17. Thanks for posting this. Rather than just copying what an artist did, it's the right thing to do to contact the artist, ask for permission and possibly buy kits from the artist. At bare minimum identify and acknowledge the artist who created it initially. With blogs and email it doesn't take long.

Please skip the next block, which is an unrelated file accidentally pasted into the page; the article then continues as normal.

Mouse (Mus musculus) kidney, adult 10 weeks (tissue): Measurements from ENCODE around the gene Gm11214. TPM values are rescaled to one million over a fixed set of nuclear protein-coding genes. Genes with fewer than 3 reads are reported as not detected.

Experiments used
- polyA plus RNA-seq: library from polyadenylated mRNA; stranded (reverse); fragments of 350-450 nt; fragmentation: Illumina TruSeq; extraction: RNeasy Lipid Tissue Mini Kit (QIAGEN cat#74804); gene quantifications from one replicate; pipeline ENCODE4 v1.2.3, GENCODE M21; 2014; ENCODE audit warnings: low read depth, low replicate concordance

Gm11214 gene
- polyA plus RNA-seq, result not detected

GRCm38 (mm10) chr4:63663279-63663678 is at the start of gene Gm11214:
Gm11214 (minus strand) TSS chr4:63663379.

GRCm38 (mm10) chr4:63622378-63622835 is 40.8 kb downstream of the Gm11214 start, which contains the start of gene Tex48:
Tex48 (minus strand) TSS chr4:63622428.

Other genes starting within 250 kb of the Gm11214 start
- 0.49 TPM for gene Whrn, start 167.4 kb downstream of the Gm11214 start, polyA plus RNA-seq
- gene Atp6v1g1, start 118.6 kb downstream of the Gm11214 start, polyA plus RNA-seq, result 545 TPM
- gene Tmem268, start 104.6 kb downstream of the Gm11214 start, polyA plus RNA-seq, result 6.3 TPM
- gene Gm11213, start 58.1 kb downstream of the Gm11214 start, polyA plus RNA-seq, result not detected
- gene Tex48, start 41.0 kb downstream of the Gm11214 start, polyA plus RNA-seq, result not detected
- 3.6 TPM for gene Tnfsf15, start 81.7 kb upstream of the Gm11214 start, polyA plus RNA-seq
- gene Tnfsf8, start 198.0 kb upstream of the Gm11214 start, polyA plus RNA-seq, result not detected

18. My thoughts on this are as such, if you publish a book with designs and charge 20-30 bucks, it is silly not to allow others to sell what they make so long as they are giving your design the proper credit. Until recently I didn't know that you really need to read the copyright inside the cover before you spend your money on books with designs. I lucked out, the books I bought allow readers to resell what they make. They can sell the design, but they can sell the jewelry. I applaud that designer because why would you spend a fortune on a book to only make the jewelry for yourself alone? Not everyone has the gift or vision to create their own designs. If you are publishing the details to recreate your designs, it seems wrong not to grant limited copyright permissions. I understand that a designer doesn't want to lose money in their nitch. So it makes sense to avoid selling on a site like etsy. However if you have your own site, your own loyal customers, you give credit where its due, its silly not to allow it. Think of a Coach purse, knock offs have been around for decades. Coach doesn't publish a how to, yet there they are competing with cheap knock offs. The beauty for a designer is they can say its a Joe Black Original or whatever their name while someone else can only say that its a Joe Black design. In much the way we are commercialism junkies, a name is worth so much more than just a name. This is a large part of designing anything. With name comes respect and notariety and the ability to publish or not. If the ego is there to publish why not then allow others to use and sell your designs? You want a limited commission? Provide that in your design bio and specify what you are asking. If you want to deny others the ability to sell their work of your design, keep it off the internet, out of books, and don't publish. Just because copyrights protect, thats the legal. The ethical fact is you wouldn't publish if you weren't looking for money or fame or both. The biggest form of flattery is recreation. Yet for jewelry designers they seem blind to that. Wake up. This artist's page is great, you can reteach her projects to others for a fee so long as she gets her fee. In other words buy the kits for $10, teach the project for $20, then you both win. If more would view it as a win win instead of mine mine we would be a better place.